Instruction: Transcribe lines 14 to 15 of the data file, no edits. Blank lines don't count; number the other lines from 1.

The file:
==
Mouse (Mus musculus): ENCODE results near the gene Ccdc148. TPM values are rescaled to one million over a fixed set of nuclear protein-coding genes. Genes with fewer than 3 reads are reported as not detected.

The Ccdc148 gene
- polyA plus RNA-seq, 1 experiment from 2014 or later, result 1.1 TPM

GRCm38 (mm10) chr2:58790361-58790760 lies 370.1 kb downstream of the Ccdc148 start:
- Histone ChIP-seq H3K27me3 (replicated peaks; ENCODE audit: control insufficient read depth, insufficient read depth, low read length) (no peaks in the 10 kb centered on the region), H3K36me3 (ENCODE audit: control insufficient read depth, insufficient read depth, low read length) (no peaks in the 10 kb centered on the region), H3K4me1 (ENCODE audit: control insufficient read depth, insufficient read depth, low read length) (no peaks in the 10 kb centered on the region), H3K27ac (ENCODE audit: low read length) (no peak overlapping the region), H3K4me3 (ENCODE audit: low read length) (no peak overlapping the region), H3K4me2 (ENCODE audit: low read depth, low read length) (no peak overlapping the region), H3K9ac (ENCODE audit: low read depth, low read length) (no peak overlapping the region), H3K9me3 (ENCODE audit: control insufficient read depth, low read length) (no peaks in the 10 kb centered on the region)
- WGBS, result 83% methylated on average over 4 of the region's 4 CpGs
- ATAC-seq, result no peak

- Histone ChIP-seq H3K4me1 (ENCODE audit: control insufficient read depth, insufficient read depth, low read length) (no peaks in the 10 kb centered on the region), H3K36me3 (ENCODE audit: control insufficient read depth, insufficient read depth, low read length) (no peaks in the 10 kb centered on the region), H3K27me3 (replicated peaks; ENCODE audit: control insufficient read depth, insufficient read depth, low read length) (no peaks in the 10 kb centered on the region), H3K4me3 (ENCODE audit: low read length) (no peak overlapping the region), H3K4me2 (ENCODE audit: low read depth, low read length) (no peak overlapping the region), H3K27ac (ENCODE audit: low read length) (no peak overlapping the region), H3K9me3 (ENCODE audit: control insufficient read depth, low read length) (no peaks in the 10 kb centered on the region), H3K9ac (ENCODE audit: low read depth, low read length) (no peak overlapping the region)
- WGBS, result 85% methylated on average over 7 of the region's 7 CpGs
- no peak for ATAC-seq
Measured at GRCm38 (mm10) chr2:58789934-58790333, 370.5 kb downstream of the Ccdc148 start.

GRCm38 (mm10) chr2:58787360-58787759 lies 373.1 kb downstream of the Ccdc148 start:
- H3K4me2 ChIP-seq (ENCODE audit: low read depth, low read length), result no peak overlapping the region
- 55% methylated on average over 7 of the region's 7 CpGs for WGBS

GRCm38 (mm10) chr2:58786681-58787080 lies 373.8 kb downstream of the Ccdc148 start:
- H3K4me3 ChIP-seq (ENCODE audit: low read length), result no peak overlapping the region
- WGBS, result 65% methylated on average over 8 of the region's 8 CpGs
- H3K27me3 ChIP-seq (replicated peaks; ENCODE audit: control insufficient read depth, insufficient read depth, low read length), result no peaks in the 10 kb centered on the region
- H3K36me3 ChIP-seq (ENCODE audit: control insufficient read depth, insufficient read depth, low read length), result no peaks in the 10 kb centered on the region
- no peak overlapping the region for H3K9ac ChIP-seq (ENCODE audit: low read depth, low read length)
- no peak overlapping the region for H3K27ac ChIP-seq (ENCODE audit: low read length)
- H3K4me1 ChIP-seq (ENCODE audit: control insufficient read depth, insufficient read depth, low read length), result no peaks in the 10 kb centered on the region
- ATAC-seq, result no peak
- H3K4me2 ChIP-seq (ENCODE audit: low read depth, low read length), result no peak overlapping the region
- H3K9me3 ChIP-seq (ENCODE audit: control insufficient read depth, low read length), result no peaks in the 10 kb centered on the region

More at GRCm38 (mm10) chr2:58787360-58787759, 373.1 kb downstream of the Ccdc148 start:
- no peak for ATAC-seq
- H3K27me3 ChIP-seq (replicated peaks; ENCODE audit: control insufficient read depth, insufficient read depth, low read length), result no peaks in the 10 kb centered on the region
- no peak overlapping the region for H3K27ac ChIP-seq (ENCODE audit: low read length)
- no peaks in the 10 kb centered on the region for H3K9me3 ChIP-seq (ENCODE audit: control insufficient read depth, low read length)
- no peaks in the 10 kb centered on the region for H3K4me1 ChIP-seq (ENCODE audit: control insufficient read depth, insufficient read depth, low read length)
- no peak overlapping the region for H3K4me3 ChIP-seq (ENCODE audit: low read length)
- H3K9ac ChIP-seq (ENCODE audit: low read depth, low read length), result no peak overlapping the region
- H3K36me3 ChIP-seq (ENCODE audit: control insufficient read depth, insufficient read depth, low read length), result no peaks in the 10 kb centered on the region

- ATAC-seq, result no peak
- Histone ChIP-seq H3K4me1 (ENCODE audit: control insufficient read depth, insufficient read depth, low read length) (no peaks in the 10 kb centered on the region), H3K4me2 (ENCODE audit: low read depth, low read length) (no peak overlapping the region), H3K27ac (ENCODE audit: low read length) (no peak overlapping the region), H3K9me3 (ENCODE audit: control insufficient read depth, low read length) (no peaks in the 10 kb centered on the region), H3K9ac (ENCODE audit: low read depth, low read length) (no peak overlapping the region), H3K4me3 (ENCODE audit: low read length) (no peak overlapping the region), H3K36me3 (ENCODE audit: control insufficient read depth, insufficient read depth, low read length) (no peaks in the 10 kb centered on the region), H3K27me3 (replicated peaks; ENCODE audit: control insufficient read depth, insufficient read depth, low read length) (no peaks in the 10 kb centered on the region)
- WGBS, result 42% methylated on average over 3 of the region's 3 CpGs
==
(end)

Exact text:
- 55% methylated on average over 7 of the region's 7 CpGs for WGBS

GRCm38 (mm10) chr2:58786681-58787080 lies 373.8 kb downstream of the Ccdc148 start: